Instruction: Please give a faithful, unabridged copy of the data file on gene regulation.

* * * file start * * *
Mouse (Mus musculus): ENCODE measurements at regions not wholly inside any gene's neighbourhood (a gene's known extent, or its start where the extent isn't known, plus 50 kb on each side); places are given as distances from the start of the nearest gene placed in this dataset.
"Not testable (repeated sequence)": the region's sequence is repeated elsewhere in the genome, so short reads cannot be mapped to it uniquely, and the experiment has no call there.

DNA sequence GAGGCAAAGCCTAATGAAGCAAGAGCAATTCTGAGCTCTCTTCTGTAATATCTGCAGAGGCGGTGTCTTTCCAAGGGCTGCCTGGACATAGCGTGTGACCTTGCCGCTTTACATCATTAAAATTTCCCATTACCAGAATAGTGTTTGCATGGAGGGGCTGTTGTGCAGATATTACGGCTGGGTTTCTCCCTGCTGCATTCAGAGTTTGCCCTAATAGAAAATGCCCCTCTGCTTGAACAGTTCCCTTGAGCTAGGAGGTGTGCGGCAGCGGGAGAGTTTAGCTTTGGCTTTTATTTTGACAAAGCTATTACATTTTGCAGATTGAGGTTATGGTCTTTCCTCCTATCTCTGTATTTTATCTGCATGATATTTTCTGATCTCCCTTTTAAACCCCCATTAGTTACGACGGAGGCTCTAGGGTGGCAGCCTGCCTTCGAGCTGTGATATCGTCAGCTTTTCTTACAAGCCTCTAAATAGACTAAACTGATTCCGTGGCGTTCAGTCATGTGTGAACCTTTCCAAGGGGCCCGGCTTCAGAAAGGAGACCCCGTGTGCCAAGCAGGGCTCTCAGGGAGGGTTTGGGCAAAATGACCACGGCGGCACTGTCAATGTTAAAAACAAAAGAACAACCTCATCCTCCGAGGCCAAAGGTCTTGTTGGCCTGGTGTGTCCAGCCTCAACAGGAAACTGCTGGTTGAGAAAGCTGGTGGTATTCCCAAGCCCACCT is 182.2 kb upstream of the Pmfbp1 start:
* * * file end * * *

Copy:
Mouse (Mus musculus): ENCODE measurements at regions not wholly inside any gene's neighbourhood (a gene's known extent, or its start where the extent isn't known, plus 50 kb on each side); places are given as distances from the start of the nearest gene placed in this dataset.
"Not testable (repeated sequence)": the region's sequence is repeated elsewhere in the genome, so short reads cannot be mapped to it uniquely, and the experiment has no call there.

DNA sequence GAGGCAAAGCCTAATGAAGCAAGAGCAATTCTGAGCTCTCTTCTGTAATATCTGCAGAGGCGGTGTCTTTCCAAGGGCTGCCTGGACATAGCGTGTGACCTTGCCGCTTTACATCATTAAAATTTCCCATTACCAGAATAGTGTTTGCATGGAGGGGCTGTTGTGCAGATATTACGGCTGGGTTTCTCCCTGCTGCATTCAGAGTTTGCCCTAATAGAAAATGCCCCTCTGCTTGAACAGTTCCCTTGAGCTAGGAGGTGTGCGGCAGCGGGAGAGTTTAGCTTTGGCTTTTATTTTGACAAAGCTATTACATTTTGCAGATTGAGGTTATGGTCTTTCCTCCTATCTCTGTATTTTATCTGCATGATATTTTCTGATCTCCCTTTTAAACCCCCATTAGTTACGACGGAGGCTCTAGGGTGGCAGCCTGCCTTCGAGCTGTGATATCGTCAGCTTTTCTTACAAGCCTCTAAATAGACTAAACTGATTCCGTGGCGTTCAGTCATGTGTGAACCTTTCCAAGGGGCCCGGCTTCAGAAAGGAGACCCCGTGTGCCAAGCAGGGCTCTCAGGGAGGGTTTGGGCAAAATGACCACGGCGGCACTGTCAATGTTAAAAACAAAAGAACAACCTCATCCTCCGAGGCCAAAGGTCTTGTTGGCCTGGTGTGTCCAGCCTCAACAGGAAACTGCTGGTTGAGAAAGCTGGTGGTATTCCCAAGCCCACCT is 182.2 kb upstream of the Pmfbp1 start: